UPDATED April 26.
Key election reforms continue to move through the Republican-controlled Texas Legislature as the clock ticks for lawmakers to get GOP-priority election integrity bills to the governor’s desk before the regular session ends on May 31.
Texas Scorecard is tracking the progress of key election integrity bills.
On Monday, April 19, the Senate State Affairs Committee heard five election reform bills, plus two proposed constitutional amendments related to election integrity.
Senate Joint Resolution 51 by State Sen. Brandon Creighton (R–Conroe) proposes a constitutional amendment to prohibit government officials or employees from distributing unsolicited mail-ballot applications, which can lead to voter confusion and tens of thousands of discarded applications.
In 2020, local election officials used the Chinese coronavirus as an excuse to mass-distribute ballot applications to all registered voters, whether or not they were eligible to vote by mail.
Senate Joint Resolution 61 by State Sen. Donna Campbell (R–New Braunfels) proposes a constitutional amendment to prevent any temporary suspensions of mail-ballot voting procedures, qualifications, or deadlines during declared disasters like the 2020 COVID outbreak.
The resolution goes along with Campbell’s Senate Bill 1675, dubbed the Election Protection Act, to prohibit the governor, local governments, and state agencies from changing mail-in ballot laws without the approval of the Legislature.
If the resolutions are adopted by at least two-thirds of both the Senate and House, voters would be asked to approve the measures on the November 2021 ballot.
Senate Bill 1508 by Creighton would establish an election integrity division within the Texas attorney general’s office to work with local law enforcement on election fraud investigations.
Senate Bill 1509 by Creighton would add a voter ID requirement for voting by mail that is in line with identification rules for in-person voting. A revised version of the bill (called a committee substitute) calls for voters to include a voter ID number on vote-by-mail applications and ballots (an earlier version required a photocopy of the voter’s ID).
Creighton said his bill maximizes ballot security and minimizes the burden on voters.
Testifying in favor of SB 1509, Texas Public Policy Foundation Vice President Chuck DeVore noted results of a March TPPF poll that found 81 percent of Texans say voting in person and voting by mail should have the same voter ID requirements.
House Bill 2478 proposes a similar mail-ballot voter ID provision.
Two bills by State Sen. Paul Bettencourt (R–Houston), who formerly served as Harris County’s voter registrar, also received public hearings on Monday.
Senate Bill 1111 clarifies voters must register at a place they actually inhabit—not a post office box or commercial address—and may not establish residency to influence the outcome of an election.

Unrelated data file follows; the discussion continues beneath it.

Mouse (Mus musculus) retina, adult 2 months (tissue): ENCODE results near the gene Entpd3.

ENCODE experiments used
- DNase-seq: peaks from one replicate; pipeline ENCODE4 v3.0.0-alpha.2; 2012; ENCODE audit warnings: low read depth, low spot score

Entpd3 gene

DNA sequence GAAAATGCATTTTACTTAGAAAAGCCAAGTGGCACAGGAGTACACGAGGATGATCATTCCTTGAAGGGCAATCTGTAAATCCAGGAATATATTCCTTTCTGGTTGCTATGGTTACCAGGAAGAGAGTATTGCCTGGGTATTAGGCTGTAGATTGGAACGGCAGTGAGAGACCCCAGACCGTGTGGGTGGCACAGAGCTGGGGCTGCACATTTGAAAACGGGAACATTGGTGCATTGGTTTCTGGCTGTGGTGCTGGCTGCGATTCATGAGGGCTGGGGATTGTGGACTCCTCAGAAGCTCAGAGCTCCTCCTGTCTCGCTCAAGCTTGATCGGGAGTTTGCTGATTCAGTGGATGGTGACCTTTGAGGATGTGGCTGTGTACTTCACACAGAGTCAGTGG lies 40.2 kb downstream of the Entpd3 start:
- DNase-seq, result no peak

Bettencourt said approximately 4,880 Harris County voters are registered at private post office boxes within commercial mail box stores, which allows their votes to affect election results in districts where they don’t live.
Senate Bill 1589 by Bettencourt would establish trained election marshals to investigate alleged election code violations as they occur and intervene to prevent ongoing criminal offenses. The bill also establishes a process for expedited court action in election-related cases filed during the voting period.
Several citizens testified the bill would address crimes they witnessed as poll workers—including poll watchers blocked from observing election activities, an election judge casting voters’ ballots, and vote harvesters offering gift cards in exchange for sending fake mail ballots.
“Texas can have the best election laws in the country, but if we don’t enforce them, our laws are moot,” said Alan Vera, head of the Harris County Republican Party’s Ballot Security Committee, testifying in favor of SB 1589.
Vera said our system fails voters and election workers because local authorities decline to act on reported offenses and state inspectors have no enforcement authority. Election marshals will be law enforcement officers with special training in Texas election law.
Senate Bill 1612 by State Sen. Bob Hall (R–Edgewood) would make communication between election vendors and governmental entities subject to open records requests and direct courts to give preference to actions in election-related cases. A committee substitute would also remove the gap between early voting and Election Day, creating a single continuous voting period.
The House Elections Committee is holding a public hearing Wednesday, April 21, on a dozen more election integrity bills.
Election integrity is a top legislative priority of the Texas GOP and the only one also declared an emergency item by Republican Gov. Greg Abbott, back on February 1. Abbott said in March he was ready to sign “robust” election reform bills.
Democrats and their corporate allies are now demagoguing the reforms, mischaracterizing election integrity as “voter suppression” and “bad for business,” but they are powerless to block the legislation.
As the majority party, Republican lawmakers control the process. The clock is running on Republican grassroots’ legislative priorities.